287 Finescale Air Quality Modeling over the Denver Area: Model Evaluation and Sensitivity Simulations

Monday, 13 January 2020
Hall B (Boston Convention and Exhibition Center)
Kai Wang, North Carolina State Univ., Raleigh, NC; and Y. Zhang, P. Doraiswamy, and S. H. Cho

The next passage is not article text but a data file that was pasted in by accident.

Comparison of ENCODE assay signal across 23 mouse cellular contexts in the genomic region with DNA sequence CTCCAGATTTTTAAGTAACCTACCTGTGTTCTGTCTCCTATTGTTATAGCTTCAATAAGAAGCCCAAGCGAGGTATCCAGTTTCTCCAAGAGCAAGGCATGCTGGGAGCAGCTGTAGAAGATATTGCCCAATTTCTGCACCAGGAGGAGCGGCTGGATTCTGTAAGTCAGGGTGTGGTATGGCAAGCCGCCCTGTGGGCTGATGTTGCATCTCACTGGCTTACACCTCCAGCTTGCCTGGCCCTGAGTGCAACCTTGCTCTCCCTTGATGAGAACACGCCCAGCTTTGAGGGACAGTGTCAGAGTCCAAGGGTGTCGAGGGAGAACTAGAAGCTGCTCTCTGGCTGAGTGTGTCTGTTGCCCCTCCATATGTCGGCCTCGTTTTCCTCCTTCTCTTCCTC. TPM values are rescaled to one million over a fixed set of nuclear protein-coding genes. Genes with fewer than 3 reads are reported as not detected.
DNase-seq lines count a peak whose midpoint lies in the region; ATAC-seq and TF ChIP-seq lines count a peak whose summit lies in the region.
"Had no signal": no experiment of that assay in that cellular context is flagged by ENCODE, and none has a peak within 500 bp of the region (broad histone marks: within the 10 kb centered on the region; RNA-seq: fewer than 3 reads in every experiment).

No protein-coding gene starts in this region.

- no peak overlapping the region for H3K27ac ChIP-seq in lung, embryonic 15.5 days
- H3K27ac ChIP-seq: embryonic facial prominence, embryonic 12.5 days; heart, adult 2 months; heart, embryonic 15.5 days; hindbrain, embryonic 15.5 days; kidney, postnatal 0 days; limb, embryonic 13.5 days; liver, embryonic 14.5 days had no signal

High personal exposure to air pollution and associated health impacts have been one of key issues introduced by the environmental injustice. Fine-scale monitoring or air quality model data are required for an accurate assessment of personal exposure using exposure models. The main objective of this work is to conduct fine-scale air quality simulations using the state-of-science online-coupled Weather Research and Forecast Model with chemistry (WRF/Chem) over an environmental justice community in the Denver area during the summer of 2017, where the sensor-based ambient monitoring data have been collected over multiple sites in the same area by RTI international. The predicted O3 and PM2.5 concentrations will be used to estimate personal exposure to ambient air pollution. A one-month triple-nested simulation using WRF/Chemv3.9 has been previously performed for August, 2017, with the 36-km domain covering the continental U.S., 6-km covering the state of Colorado, and 1-km covering the Denver Metropolitan area. The evaluation of this initial application identified some model biases such as relatively large underprediction of 8-hr O3 against the AQS data and large overprediction of PM2.5 against the RTI sensor-based monitoring data at the 1-km grid resolution, due in part to inaccurate model inputs. This study is aiming to improve the model performance for O3 and PM2.5, especially over the 1-km domain by adjusting boundary conditions for O3, improving wildfire emissions, and reducing anthropogenic emissions for gas and aerosol precursors based on comparisons between National Emissions Inventory 2011 and 2014. Multiple one-month sensitivity simulations have been conducted to assess the impacts of the improved model inputs. The preliminary evaluation shows noticeable model improvements for 8-hr O3 and PM2.5 in terms of domain-mean biases. The optimal model configurations will be determined based on additional sensitivity simulations and more comprehensive evaluation for improving O3 and PM2.5 predictions at 1-km resolution for personal exposure assessment.
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